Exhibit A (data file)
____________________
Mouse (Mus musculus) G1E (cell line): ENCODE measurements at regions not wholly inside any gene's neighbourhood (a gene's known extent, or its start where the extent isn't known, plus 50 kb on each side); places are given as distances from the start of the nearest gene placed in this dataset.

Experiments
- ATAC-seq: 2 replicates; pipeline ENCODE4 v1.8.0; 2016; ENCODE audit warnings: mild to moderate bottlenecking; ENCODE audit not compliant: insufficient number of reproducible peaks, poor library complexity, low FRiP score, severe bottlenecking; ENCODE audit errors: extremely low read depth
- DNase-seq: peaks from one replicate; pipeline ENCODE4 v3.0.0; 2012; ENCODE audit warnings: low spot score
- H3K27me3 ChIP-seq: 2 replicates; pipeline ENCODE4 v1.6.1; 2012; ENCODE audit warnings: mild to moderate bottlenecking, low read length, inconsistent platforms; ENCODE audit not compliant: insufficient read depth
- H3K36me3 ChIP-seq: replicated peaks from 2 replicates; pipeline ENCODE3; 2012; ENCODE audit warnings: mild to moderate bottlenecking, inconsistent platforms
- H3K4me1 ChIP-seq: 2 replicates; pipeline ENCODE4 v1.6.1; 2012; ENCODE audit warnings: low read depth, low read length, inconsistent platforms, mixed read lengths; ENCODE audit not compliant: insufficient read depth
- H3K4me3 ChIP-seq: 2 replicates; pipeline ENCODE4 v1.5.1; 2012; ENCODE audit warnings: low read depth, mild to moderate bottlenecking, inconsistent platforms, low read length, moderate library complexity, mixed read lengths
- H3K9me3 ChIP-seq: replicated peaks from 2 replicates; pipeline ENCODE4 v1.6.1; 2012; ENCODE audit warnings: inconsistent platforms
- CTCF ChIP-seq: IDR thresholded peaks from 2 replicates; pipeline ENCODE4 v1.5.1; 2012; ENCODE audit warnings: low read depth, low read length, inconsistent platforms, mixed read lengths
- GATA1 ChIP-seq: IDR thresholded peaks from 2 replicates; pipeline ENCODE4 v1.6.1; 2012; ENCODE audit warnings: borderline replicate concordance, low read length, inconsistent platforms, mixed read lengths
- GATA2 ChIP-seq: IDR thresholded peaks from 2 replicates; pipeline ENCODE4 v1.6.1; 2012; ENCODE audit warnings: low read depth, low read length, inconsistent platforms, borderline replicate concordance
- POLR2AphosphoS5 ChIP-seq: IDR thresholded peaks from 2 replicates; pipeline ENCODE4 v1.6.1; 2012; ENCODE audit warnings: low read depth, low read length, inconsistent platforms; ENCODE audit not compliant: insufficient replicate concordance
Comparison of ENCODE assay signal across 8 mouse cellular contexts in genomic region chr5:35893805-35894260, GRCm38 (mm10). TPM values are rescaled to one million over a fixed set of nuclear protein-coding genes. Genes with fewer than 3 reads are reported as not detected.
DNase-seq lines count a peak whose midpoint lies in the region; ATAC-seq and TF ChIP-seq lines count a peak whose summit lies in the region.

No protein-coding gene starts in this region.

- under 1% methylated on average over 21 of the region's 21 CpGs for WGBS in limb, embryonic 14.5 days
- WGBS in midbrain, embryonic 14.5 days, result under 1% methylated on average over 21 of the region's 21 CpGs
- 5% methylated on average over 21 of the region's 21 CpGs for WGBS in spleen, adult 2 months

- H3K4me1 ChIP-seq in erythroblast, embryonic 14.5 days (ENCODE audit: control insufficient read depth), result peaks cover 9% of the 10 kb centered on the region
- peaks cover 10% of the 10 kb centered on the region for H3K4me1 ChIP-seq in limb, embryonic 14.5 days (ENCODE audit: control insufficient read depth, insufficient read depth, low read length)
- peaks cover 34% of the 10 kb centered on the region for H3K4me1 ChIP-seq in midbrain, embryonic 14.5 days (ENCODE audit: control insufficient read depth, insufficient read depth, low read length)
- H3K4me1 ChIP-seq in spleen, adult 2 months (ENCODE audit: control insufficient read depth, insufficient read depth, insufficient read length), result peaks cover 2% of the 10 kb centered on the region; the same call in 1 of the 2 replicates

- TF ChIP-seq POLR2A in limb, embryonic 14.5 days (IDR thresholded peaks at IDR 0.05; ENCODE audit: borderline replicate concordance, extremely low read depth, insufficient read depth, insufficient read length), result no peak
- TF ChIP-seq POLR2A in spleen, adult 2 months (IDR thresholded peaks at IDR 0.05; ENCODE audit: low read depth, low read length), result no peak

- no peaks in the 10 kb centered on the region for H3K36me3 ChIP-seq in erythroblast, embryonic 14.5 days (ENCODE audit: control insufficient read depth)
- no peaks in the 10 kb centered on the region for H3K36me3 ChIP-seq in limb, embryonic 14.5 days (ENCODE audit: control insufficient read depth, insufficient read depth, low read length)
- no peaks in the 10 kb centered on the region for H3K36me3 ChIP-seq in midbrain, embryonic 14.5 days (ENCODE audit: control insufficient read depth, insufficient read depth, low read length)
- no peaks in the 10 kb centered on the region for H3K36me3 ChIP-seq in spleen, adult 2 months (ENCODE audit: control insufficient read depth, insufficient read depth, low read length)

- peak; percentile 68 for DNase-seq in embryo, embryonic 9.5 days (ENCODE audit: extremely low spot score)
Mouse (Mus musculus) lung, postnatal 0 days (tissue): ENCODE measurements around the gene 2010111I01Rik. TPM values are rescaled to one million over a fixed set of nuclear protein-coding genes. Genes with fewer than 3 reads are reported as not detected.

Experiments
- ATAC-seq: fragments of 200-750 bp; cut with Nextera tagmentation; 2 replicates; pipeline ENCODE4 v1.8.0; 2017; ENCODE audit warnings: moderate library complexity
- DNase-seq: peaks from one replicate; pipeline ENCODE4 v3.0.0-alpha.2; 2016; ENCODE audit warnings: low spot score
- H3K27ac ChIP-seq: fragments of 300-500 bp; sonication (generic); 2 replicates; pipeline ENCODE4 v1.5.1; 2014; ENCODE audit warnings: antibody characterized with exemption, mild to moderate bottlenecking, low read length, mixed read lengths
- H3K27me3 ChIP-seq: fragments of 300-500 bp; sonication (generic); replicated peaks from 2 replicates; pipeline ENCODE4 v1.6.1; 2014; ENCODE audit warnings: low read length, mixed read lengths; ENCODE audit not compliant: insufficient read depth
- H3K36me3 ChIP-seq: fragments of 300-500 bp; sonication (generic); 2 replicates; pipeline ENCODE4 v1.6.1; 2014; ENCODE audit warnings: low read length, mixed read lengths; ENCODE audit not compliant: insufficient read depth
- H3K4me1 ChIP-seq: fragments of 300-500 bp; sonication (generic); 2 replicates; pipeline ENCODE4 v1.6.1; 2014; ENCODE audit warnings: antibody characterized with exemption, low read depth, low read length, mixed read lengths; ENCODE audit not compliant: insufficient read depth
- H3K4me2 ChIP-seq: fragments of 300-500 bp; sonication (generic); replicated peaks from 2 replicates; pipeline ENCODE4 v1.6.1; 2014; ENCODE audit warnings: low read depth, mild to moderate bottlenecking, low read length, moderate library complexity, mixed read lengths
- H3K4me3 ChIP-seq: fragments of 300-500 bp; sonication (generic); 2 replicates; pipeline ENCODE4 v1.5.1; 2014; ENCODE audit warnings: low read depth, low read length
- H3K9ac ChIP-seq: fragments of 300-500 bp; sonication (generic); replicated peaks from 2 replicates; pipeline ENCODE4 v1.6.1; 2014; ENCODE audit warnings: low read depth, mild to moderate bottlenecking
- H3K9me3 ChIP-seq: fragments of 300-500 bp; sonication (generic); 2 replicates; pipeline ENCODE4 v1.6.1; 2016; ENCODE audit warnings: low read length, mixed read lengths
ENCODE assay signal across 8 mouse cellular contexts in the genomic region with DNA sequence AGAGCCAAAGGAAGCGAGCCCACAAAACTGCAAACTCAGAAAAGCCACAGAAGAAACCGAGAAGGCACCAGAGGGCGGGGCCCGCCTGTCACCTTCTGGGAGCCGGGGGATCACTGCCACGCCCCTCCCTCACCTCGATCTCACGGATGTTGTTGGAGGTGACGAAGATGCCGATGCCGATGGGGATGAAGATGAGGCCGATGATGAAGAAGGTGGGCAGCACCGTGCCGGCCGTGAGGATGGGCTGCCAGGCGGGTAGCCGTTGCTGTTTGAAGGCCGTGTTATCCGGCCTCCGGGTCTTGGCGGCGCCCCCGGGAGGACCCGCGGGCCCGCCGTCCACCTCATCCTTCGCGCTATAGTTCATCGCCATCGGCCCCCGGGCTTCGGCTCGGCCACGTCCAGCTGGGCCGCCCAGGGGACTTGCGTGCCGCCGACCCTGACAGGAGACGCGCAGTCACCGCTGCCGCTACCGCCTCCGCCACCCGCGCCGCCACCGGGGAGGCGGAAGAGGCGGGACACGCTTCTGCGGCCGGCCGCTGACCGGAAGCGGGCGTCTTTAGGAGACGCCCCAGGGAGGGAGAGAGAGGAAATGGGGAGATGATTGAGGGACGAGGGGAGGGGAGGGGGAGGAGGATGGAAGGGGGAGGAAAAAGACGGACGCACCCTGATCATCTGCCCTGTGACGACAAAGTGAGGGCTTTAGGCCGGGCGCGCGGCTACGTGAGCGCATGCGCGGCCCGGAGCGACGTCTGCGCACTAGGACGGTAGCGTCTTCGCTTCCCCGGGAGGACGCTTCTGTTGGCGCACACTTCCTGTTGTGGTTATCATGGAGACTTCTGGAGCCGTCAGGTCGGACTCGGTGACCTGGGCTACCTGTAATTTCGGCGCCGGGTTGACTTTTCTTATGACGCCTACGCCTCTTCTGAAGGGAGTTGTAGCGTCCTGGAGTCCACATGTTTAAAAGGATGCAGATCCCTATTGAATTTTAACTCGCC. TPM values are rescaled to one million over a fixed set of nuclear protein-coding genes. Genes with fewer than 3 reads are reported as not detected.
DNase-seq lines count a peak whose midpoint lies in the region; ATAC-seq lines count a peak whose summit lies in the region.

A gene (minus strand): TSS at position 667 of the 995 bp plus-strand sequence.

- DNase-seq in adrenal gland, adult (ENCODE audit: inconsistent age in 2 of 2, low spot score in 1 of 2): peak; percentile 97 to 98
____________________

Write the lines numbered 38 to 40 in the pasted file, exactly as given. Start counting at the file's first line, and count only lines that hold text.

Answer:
- H3K4me1 ChIP-seq: fragments of 300-500 bp; sonication (generic); 2 replicates; pipeline ENCODE4 v1.6.1; 2014; ENCODE audit warnings: antibody characterized with exemption, low read depth, low read length, mixed read lengths; ENCODE audit not compliant: insufficient read depth
- H3K4me2 ChIP-seq: fragments of 300-500 bp; sonication (generic); replicated peaks from 2 replicates; pipeline ENCODE4 v1.6.1; 2014; ENCODE audit warnings: low read depth, mild to moderate bottlenecking, low read length, moderate library complexity, mixed read lengths
- H3K4me3 ChIP-seq: fragments of 300-500 bp; sonication (generic); 2 replicates; pipeline ENCODE4 v1.5.1; 2014; ENCODE audit warnings: low read depth, low read length